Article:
I’m not here to claim that the 986 Porsche Boxster gets overlooked in terms of the Porsche world in general, but it maybe isn’t the first model you run to when you dial-up Porsche in your thoughts. It was a wildly successful model when it launched in the late-1990s, as it brought back memories of the 914 and got people in the door of the Porsche brand without paying 911 prices. The base Boxster in 1997 started right under $40,000, while the base 993 started at around $65,000. As the years went on the 986 became just a used car, although a used Porsche, but still didn’t get much love from the collector crowd unless it was a really special example. Today, this still holds largely holds true but they are starting to come along slowly. Let’s look at this 2002 Boxster S, as it’s a great color and has just 47,000 miles. Is it worth the premium?
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Have you ever wondered what a 986 Porsche Boxster would look like as a Cayman? Well, here we go. What we have today is a 2002 Porsche Boxster S with a Z-Art Zeintop hardtop. Normally, the 986 Boxster hardtop mirrored the shape of the soft top, but the aftermarket Zeintop added a hatch component that actually looks really nice. Naturally this isn’t something you pop on in 10 minutes, but once everything is bolted up, it seems to look pretty slick.
CLICK FOR DETAILS: 2002 Porsche Boxster S on Dallas Craigslist3 Comments
Sometimes just for fun I go back and look at concept cars for production models just to see how much had to be changed for whatever reason. The first-generation Porsche Boxster is an interesting example of what started as a really progressive design with some homages to years past, only to be changed significantly because of production requirements and cost control. Go look at the working 1993 concept, and the exterior had shades of 550 Spyder while the interior had some really wild features such as little three-fan blades as blower fans. I totally get why something like that didn’t make production as it would have been extremely expensive to produce, and even more expensive to fix after they broke twenty minutes after leaving the dealer lot from someone sticking something in them. What ended up in production is a design that was still fresh for the mid-1990s, but an interior that was watered-down considerably. Still, it is tough for more to argue about this Boxster as this car literally saved Porsche from dire financial straits, along with the Cayenne.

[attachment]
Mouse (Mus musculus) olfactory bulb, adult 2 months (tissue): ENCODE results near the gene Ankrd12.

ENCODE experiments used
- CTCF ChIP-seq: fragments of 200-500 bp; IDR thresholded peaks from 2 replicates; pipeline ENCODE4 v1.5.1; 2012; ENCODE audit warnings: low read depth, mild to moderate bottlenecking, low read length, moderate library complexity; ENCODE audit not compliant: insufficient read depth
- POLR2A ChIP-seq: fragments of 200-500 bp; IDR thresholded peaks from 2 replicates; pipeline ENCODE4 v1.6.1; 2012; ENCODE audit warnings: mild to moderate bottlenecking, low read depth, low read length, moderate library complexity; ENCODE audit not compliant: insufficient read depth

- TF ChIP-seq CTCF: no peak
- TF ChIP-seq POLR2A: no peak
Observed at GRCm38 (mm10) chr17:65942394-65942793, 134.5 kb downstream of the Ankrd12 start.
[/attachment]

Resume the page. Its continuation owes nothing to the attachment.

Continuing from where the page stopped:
Now that we are nearly almost 25 years from the launch of the Boxster in 1996, are these becoming classics that will be looked at the same way we now look at the 914? Tough to say.
CLICK FOR DETAILS: 1999 Porsche Boxster on eBay3 Comments
A few weeks I took a look at one of the most jarring Porsche interiors I have run across with a 1999 911 up for sale in San Diego. It wasn’t so much that the Jade Green was all that ugly, but rather the Burl Wood that was plastered everywhere clashed so much with the Jade and the rest of the interior. Add in the fact that the car is automatic, has 166,000 miles and isn’t priced all that well, you can probably guess what it is still for sale. Most of you in the comments seemed to agree with my thoughts on that 996 as well judging by the reaction that it got. Although one commenter (Thanks JonnyA) passed along another late ’90s Porsche with a green interior that still has loads of green leather, but isn’t nearly as gaudy or off-putting. This 1997 Boxster up for sale outside of Dallas features Nephrite Green leather and even better, has just 8,900 miles. Is this a better option if you still want an inexpensive Porsche with a wild interior?
CLICK FOR DETAILS: 1997 Porsche Boxster at True Car17 Comments
While the Porsche 986 Boxster might have been the car that saved Porsche with its massive popularity, the 987-derived Cayman was what made the mid-engine design popular with track enthusiasts. Especially in more potent “S” form, the Cayman is a giant killer with sublime vehicle dynamics and plenty of punch even without a turbo. The 987 refresh in 2005 fixed many of the perceived visual faults of the 986 Boxster design with a slant towards a more aggressive look. The Coupe added a smooth, flowing hatchback line to the 997-inspired exterior, creating a lightweight, 7/8ths scale mid-engine 911. That it was less expensive than the traditional flat-6 lineup didn’t hurt, either. It was, and remains, a hit.
It was no surprise then that immediately these Caymans became popular with track enthusiasts and racers alike, spawning their own race series in the PCA. But you don’t need to fork over $100,000 for one of the rare Napleton Interseries cars to have a lot of fun at the track, as Kachel Motor Company proves with this duo of Cayman S racers: